NYAHURURU, Kenya, December 3- A Nyahururu court is set to rule next Monday whether an inquest into the controversial death of 2008 Olympic marathon champion Samuel Kamau Wanjiru will be heard in the town or in the High Court in Nairobi.
Nakuru High Court Judge, Anyara Emukule, had last year directed without giving reasons that the inquest be conducted in Nairobi by a Chief Magistrate.
But the marathoner’s wife Triza Njeri has now moved to court to seek the reasons unto why the inquest should not be held in Nyahururu.
The Marathon legend Wanjiru’s widow expressed surprise at the commencement of an inquest into circumstances surrounding her husband’s death but said that it should be held in their home town as opposed to the capital.
Njeri said she was eager to have the matter concluded and the cause of death revealed to all Kenyans so that she and her children can finally concentrate on rebuilding their lives.
Through her family lawyer Wahome Ndegwa, Wanjiru’s wife told the court on Tuesday that scene of death was Nyahururu, all witnesses are from the locality, documents and all CCTV materials are also in the town and anyone suggesting it be held in Nairobi is out to defeat a quick disposal of the inquest by making all involved incur hefty costs.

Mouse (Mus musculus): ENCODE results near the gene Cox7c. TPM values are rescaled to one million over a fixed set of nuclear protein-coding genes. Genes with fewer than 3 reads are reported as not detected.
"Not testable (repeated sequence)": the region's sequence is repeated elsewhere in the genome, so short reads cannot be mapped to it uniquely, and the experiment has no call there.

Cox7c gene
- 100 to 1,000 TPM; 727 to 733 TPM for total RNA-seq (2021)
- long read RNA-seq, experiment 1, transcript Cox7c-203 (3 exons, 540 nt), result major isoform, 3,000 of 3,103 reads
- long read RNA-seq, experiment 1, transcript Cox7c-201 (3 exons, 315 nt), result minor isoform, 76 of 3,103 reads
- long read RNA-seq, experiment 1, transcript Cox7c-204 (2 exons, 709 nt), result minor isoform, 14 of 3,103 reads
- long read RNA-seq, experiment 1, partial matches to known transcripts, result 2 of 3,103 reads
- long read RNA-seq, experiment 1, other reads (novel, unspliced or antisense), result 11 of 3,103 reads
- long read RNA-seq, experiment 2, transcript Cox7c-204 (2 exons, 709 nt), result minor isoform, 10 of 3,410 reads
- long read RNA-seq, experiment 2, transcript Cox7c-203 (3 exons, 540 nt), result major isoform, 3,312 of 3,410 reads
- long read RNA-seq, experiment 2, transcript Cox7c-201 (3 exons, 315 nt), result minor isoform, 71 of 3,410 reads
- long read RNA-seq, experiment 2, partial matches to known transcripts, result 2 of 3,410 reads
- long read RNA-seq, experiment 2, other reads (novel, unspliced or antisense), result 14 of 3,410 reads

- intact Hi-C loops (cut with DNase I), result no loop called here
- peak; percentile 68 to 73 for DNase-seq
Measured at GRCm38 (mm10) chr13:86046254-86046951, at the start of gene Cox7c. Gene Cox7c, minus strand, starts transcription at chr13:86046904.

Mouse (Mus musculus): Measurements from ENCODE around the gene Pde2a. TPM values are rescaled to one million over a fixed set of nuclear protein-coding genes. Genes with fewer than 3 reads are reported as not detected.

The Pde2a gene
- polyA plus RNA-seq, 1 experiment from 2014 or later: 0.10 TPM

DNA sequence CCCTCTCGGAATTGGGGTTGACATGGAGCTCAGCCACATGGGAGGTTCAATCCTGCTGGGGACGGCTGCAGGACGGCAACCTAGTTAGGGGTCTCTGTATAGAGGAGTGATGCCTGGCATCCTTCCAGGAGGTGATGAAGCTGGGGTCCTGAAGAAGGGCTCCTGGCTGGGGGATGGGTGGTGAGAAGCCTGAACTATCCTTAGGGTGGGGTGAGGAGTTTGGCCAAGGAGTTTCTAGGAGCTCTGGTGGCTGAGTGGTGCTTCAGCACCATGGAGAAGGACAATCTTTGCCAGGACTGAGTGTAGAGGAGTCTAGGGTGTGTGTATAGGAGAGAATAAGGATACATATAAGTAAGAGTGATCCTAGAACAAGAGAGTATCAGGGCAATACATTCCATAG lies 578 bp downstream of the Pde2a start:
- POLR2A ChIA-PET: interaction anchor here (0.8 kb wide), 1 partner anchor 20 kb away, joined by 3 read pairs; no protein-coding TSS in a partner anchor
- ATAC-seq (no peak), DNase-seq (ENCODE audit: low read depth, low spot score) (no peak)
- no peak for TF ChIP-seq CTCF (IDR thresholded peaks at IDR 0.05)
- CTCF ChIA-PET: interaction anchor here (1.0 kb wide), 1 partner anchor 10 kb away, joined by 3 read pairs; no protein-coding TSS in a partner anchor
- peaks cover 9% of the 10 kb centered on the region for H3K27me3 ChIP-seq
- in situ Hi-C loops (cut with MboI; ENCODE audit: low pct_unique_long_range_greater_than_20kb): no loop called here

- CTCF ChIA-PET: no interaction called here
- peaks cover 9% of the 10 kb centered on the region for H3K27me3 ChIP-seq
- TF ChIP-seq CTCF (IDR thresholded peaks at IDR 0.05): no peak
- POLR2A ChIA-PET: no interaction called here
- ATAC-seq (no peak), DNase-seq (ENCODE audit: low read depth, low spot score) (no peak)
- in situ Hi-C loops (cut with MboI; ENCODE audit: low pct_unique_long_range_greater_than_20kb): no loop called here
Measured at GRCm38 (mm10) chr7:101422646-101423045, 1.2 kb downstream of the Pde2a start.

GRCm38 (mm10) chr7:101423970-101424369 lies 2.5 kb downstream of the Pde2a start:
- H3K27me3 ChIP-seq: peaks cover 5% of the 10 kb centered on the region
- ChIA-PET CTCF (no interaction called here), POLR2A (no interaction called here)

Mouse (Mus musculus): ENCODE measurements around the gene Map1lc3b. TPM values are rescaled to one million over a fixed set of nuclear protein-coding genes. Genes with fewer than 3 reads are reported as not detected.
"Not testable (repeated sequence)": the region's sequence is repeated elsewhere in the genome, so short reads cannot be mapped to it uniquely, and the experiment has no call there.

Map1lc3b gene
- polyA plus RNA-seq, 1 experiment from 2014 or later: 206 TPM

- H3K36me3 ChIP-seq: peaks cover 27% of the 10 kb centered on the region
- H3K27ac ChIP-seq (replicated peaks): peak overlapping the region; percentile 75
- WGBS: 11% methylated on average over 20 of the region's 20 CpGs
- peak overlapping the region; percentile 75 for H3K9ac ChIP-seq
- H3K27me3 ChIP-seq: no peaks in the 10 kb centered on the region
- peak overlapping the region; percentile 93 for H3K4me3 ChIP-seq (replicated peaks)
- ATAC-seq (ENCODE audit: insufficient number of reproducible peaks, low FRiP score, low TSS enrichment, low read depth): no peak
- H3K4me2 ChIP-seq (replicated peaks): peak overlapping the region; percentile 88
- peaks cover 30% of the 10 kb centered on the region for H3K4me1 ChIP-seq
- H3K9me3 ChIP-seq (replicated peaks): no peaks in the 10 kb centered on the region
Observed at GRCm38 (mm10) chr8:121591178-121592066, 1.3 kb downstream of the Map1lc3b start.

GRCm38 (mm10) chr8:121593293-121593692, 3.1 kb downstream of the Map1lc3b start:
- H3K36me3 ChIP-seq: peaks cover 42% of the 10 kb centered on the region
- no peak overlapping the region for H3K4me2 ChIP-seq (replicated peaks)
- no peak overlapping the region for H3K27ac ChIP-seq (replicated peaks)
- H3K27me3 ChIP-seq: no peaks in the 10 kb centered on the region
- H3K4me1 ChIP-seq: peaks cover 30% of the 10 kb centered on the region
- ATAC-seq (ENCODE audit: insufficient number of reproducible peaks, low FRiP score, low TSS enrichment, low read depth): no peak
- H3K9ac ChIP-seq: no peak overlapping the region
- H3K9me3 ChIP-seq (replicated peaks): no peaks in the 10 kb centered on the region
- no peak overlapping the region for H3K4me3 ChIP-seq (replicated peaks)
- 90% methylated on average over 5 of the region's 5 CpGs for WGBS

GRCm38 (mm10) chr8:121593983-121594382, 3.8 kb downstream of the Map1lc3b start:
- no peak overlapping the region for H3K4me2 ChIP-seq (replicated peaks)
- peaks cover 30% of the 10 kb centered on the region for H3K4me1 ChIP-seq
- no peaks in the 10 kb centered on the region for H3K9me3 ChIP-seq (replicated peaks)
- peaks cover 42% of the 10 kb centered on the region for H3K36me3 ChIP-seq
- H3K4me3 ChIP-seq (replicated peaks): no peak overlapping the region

Ndegwa added while he was aware of Justice Emukule’s order he would urge the Chief Justice, Dr. Willy Mutunga, to appoint a special magistrate to hear evidence, visit scene and also receive all the documents pertaining to the death while conducting all sittings in Nyahururu.
The lawyer further told Nyahururu Senior Principal Magistrate, Dennis Mikoyan, that the inquest should be held there since all the necessary requirements were available.
Ndegwa added that young family of the marathon icon who died in May 15, 2011 remained a precious asset in the hearts of many people who continued to mourn his death and have held annual memories attended by thousands of residents.
The widow believes her husband died from a fall as arrived at by pathologist Dr. Peter Ndegwa.
However, Prosecution Counsel, John Mkufu, said that he had no objection as long as the two parties agreed.
The Senior Principal Magistrate had also advised the parties that the decision relied mostly on mutual agreement.
Mikoyan however ruled that he would consult with the chief justice’s office and have the go ahead given on December 9.
Kamau’s mother Hannah Wanjiru moved to court to have an inquest done accusing the wife of killing her son.